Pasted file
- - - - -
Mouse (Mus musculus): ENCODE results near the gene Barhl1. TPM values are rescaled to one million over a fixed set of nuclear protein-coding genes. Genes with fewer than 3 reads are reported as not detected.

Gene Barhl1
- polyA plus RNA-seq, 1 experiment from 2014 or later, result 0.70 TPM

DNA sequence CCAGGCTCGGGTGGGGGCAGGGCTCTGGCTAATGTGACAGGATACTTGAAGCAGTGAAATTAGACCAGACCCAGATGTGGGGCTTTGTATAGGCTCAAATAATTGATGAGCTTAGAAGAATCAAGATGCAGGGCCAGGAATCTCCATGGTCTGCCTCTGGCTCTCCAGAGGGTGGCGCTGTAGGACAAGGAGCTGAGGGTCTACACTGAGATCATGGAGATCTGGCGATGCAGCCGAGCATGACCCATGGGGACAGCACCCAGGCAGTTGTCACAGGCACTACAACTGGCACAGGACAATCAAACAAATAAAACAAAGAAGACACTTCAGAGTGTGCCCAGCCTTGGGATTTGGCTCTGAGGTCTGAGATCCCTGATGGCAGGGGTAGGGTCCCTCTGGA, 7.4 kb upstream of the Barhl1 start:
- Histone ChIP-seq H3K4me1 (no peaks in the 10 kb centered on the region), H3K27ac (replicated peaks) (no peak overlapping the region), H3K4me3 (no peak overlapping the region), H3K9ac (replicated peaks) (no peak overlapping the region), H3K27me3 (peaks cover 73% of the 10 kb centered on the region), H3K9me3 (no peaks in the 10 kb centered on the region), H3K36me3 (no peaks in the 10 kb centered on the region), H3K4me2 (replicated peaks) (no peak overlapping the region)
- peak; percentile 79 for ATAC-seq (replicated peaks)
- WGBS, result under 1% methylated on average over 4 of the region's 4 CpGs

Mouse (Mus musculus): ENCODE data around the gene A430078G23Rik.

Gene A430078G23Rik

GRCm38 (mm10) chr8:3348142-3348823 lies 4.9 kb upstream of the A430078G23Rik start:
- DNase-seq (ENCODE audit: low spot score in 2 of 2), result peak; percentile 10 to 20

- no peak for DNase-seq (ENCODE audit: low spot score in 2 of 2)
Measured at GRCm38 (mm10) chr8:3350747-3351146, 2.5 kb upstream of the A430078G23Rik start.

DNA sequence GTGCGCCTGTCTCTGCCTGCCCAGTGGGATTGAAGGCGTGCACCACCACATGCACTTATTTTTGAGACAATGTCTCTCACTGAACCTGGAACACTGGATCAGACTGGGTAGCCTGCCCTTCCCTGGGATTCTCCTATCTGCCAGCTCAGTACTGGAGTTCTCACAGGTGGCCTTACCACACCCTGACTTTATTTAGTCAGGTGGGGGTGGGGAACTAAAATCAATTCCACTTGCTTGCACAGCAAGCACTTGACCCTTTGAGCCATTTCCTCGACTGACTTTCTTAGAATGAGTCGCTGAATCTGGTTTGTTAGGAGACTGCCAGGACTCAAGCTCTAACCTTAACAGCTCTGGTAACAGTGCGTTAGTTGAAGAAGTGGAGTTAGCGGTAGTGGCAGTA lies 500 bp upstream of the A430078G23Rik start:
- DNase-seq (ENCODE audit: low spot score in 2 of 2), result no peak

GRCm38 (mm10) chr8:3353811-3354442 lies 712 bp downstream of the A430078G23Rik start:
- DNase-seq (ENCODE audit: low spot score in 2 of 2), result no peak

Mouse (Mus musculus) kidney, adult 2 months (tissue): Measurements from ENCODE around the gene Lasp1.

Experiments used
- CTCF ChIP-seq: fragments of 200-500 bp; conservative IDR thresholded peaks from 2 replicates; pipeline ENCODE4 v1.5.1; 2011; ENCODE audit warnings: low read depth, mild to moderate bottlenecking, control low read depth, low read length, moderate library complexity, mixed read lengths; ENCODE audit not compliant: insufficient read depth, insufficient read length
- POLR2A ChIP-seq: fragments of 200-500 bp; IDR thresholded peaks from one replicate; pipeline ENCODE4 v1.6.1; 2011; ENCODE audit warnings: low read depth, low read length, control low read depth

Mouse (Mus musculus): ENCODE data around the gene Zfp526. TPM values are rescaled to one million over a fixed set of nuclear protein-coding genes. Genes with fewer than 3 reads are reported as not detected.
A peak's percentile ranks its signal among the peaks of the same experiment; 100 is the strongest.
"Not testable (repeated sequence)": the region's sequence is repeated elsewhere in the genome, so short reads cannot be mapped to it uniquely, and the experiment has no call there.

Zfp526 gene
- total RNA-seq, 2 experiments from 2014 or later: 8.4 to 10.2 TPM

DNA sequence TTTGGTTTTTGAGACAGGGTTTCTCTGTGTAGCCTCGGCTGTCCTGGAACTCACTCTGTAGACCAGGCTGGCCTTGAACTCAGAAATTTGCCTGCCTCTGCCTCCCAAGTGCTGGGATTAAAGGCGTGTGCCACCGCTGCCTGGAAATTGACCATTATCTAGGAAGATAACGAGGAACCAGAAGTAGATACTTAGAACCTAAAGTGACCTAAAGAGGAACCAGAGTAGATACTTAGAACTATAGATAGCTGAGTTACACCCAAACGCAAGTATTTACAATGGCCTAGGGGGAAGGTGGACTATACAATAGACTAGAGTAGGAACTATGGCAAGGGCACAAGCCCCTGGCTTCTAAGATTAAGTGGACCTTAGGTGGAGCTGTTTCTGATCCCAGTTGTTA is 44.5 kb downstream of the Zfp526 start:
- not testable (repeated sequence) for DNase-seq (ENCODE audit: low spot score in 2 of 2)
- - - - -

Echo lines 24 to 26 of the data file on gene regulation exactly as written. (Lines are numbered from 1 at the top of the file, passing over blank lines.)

"Not testable (repeated sequence)": the region's sequence is repeated elsewhere in the genome, so short reads cannot be mapped to it uniquely, and the experiment has no call there.

Zfp526 gene
- total RNA-seq, 2 experiments from 2014 or later: 8.4 to 10.2 TPM